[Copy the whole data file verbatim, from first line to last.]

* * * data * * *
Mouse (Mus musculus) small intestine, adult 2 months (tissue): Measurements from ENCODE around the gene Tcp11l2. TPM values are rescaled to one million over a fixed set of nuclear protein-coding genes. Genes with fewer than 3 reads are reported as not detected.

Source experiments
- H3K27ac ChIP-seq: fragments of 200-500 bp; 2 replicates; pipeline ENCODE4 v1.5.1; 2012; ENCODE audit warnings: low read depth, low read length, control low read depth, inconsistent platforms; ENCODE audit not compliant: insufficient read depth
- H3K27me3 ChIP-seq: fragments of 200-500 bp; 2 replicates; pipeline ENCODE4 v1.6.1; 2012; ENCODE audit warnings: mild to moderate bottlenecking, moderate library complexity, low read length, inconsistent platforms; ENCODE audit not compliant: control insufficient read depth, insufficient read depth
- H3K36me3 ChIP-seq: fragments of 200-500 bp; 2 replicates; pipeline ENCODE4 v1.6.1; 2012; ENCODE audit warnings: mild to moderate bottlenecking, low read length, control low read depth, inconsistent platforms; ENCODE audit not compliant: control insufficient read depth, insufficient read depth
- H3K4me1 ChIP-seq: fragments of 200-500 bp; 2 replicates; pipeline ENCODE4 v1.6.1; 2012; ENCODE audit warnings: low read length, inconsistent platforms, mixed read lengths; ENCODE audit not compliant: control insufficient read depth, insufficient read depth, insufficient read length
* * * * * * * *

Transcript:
Mouse (Mus musculus) small intestine, adult 2 months (tissue): Measurements from ENCODE around the gene Tcp11l2. TPM values are rescaled to one million over a fixed set of nuclear protein-coding genes. Genes with fewer than 3 reads are reported as not detected.

Source experiments
- H3K27ac ChIP-seq: fragments of 200-500 bp; 2 replicates; pipeline ENCODE4 v1.5.1; 2012; ENCODE audit warnings: low read depth, low read length, control low read depth, inconsistent platforms; ENCODE audit not compliant: insufficient read depth
- H3K27me3 ChIP-seq: fragments of 200-500 bp; 2 replicates; pipeline ENCODE4 v1.6.1; 2012; ENCODE audit warnings: mild to moderate bottlenecking, moderate library complexity, low read length, inconsistent platforms; ENCODE audit not compliant: control insufficient read depth, insufficient read depth
- H3K36me3 ChIP-seq: fragments of 200-500 bp; 2 replicates; pipeline ENCODE4 v1.6.1; 2012; ENCODE audit warnings: mild to moderate bottlenecking, low read length, control low read depth, inconsistent platforms; ENCODE audit not compliant: control insufficient read depth, insufficient read depth
- H3K4me1 ChIP-seq: fragments of 200-500 bp; 2 replicates; pipeline ENCODE4 v1.6.1; 2012; ENCODE audit warnings: low read length, inconsistent platforms, mixed read lengths; ENCODE audit not compliant: control insufficient read depth, insufficient read depth, insufficient read length